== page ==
Sometimes it becomes apparent that a particular writer's lauded genius is something you're just going to have to take on trust, and you're never going to get on with their work. So it is with me and Samuel Beckett whose work, after many attempts, I decided I was just never going to "get," and would stop booking revivals of his plays unless a very good reason presented itself. (I've sometimes wondered if the Beckett estate's famous stranglehold on how his work is performed is part of the problem; that maybe some director might have a radical vision that would make one of his plays come to life for me, but he or she would never be allowed to stage it.) But as far as reasons to make an exception go, the one that's made All That Fall such a hot ticket is a pretty good one: The chance to see Eileen Atkins and Michael Gambon acting together, and in a very intimate space.
Originally commissioned in 1956 as a BBC radio drama, and intended to stay that way, the estate has refused stagings of All That Fall until recently, and Trevor Nunn's production pays much homage to its roots: A "semi-staged reading," old-fashioned microphones hang from the ceiling (albeit for cosmetic purposes only) and the cast sit at the sides of the stage, rising only when it's their turn to perform, script in hand. Recorded sound effects form a major part of the story's landscape, evoking the sounds of a rural part of Ireland, and the most important sound of all: The slow, painful shuffling along of an elderly woman. This is Mrs Rooney (Atkins) who is making her way to the train station to meet her blind husband (Gambon.) Along the way she meets a few of the villagers (Ruari Conaghan, Frank Grimes, Gerard Horan,) and on arriving at the station she frets to the people there (Ian Conningham, James Hayes, Catherine Cusack) that the slight delay in the train's arrival signifies some terrible tragedy.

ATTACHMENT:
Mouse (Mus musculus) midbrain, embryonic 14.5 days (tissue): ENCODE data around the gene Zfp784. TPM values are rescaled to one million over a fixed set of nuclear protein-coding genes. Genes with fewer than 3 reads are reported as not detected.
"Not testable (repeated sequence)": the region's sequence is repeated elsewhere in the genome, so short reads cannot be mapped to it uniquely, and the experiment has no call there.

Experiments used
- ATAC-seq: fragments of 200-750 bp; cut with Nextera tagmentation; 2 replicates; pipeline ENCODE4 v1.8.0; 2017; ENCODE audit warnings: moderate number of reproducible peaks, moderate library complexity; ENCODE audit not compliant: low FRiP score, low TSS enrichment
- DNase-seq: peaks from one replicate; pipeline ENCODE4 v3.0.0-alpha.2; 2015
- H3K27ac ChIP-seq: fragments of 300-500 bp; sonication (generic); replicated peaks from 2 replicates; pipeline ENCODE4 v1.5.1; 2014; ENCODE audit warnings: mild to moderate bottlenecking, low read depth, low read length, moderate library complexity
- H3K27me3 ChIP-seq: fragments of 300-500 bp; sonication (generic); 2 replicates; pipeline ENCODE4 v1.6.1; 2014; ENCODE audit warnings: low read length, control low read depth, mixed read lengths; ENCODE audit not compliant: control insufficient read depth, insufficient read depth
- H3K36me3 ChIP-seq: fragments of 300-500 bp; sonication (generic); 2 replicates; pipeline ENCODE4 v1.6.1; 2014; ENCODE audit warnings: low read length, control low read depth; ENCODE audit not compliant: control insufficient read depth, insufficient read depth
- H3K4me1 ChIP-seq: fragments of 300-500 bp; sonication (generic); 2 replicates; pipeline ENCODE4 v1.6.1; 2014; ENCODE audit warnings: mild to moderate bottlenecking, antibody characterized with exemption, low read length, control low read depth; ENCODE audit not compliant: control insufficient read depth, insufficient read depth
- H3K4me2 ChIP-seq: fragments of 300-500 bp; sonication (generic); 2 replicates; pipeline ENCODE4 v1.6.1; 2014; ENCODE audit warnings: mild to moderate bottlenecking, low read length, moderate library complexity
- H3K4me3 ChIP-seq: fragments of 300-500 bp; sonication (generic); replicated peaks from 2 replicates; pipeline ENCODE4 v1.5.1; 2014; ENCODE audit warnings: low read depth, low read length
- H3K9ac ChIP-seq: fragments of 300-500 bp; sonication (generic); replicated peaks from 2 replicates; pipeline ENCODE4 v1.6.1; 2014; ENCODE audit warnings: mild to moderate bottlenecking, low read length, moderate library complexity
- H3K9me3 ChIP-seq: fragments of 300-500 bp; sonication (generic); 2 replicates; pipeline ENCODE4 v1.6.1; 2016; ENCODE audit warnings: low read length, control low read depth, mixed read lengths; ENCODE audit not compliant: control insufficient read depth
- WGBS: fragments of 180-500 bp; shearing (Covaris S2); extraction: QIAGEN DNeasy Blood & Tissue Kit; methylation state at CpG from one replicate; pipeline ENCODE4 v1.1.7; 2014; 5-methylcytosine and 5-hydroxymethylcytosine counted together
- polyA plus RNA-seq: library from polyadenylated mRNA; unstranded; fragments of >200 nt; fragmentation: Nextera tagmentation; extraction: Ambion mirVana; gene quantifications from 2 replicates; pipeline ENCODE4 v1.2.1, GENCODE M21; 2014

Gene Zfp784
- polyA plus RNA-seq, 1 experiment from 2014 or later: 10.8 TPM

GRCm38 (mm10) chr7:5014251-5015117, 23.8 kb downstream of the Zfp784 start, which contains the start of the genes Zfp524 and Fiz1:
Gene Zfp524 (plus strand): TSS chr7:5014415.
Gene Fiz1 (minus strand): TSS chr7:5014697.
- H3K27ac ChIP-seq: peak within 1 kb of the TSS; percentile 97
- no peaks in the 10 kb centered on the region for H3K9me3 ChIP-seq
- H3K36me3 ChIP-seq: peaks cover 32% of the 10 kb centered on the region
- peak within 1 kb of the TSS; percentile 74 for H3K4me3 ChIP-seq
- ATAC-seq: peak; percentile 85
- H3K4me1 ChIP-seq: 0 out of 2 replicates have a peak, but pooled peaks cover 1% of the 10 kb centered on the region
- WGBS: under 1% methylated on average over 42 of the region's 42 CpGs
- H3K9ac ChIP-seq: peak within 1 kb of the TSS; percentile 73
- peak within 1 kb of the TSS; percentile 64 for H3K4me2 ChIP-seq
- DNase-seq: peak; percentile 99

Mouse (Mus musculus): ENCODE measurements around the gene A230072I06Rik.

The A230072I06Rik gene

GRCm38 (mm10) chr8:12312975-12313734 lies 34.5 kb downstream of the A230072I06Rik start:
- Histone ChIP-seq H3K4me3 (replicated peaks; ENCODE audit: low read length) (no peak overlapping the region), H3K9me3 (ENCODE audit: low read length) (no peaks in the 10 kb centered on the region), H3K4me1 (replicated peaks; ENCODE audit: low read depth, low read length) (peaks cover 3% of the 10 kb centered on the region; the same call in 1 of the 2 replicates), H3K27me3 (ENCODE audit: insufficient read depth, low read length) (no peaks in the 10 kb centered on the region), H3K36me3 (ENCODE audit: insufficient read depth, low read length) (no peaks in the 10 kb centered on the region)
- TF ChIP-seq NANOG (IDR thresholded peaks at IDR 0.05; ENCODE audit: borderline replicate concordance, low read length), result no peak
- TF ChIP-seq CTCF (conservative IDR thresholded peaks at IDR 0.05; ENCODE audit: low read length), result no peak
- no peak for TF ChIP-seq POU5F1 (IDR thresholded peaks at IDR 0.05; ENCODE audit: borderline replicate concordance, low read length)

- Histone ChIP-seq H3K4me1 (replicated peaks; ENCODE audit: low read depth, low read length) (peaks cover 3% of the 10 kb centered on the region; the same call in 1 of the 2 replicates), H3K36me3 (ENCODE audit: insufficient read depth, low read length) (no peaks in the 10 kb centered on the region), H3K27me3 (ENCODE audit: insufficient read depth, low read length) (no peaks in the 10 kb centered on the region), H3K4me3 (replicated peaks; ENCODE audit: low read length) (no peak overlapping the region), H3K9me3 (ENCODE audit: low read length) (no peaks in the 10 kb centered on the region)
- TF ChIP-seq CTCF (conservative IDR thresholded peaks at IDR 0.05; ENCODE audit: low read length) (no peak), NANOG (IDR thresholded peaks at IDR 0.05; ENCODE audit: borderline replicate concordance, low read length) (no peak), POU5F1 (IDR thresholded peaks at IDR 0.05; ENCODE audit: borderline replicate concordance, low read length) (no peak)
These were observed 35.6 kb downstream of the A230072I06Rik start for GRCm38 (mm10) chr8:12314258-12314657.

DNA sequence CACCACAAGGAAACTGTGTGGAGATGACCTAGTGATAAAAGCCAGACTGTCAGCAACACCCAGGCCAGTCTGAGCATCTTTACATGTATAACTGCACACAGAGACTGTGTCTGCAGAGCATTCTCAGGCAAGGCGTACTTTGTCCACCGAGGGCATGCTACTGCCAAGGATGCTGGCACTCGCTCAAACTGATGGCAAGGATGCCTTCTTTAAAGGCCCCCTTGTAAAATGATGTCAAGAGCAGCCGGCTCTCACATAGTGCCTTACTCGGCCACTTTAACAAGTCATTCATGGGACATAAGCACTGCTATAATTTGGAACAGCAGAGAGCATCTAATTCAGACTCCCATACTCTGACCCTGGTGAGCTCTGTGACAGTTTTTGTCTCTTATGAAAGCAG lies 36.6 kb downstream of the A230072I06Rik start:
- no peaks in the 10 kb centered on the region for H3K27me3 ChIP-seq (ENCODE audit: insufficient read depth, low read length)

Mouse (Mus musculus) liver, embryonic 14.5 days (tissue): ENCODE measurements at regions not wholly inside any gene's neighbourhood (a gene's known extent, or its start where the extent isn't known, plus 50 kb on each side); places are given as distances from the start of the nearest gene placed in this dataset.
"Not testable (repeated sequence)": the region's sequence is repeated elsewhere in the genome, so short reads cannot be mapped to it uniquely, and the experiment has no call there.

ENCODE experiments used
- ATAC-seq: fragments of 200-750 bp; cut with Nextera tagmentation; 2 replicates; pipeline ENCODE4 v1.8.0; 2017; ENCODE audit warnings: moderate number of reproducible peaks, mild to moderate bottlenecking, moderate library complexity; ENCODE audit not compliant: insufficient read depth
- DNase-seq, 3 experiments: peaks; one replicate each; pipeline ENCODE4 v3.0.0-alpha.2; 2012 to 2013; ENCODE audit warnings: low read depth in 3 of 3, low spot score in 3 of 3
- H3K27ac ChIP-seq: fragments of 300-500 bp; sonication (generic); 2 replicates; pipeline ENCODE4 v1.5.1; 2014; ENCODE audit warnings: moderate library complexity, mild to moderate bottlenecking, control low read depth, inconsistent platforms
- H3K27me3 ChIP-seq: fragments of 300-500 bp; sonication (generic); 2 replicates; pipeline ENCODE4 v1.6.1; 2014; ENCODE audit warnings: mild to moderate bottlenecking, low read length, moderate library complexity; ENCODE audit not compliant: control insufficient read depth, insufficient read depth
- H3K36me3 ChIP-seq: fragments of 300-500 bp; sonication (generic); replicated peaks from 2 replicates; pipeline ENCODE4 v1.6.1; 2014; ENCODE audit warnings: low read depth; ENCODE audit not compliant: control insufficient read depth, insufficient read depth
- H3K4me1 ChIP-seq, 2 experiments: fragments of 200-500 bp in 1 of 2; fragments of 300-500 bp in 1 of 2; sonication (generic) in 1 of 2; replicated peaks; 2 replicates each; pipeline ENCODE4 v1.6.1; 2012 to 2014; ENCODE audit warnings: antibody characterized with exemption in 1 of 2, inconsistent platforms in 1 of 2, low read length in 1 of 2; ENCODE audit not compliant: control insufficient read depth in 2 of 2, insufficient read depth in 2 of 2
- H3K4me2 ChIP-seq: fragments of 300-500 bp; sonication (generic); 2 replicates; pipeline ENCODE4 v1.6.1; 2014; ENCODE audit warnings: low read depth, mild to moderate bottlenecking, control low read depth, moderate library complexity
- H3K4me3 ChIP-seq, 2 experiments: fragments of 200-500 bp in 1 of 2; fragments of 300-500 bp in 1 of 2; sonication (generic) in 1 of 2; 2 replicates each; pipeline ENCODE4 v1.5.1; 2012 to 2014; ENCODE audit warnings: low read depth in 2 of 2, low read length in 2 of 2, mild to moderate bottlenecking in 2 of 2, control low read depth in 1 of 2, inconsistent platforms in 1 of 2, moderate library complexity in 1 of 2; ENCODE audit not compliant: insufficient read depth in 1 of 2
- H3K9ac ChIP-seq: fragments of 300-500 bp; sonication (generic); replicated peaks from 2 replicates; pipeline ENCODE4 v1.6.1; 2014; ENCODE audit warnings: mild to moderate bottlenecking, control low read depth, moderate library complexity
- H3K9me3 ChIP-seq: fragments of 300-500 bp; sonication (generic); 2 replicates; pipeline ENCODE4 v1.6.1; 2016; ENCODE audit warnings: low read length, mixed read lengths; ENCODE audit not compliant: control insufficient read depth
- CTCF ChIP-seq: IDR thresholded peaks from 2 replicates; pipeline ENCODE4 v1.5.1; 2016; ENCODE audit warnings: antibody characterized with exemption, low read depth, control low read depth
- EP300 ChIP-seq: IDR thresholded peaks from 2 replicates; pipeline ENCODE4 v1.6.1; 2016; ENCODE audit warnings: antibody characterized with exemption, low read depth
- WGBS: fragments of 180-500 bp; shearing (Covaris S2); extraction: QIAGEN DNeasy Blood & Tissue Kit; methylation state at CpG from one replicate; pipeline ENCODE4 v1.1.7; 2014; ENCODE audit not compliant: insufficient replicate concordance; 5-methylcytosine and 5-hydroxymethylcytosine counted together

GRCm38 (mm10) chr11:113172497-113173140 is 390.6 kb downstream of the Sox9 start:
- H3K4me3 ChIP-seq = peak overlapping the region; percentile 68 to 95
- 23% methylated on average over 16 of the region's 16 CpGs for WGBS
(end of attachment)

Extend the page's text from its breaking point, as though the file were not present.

I went to All That Fall for the performances and those remain the reason to see it; it's got me no closer to appreciating Beckett's bleak, death-obsessed poetry, although there are moments where I enjoyed the writing and a few hints of humour. And Mrs Rooney's wild mood swings from vulnerability and optimism, via reminiscences of terrible mourning, to aggression and rudeness towards the other villagers, hint at an interesting look into people on the depressive spectrum. Gambon is predictably good as he thunders the old man's frustrations; but as his character doesn't appear until more than halfway through the play this is really the wonderful Atkins' to carry, and her short walk across the small Jermyn Street stage on her own, and back again steering her husband, becomes an odyssey. Beautifully performed, but I'm as far from finding real meaning in it - or feeling much - as I ever am.
All That Fall by Samuel Beckett is booking until the 3rd of November at Jermyn Street Theatre (returns only) then from the 6th to the 24th of November at the Arts Theatre.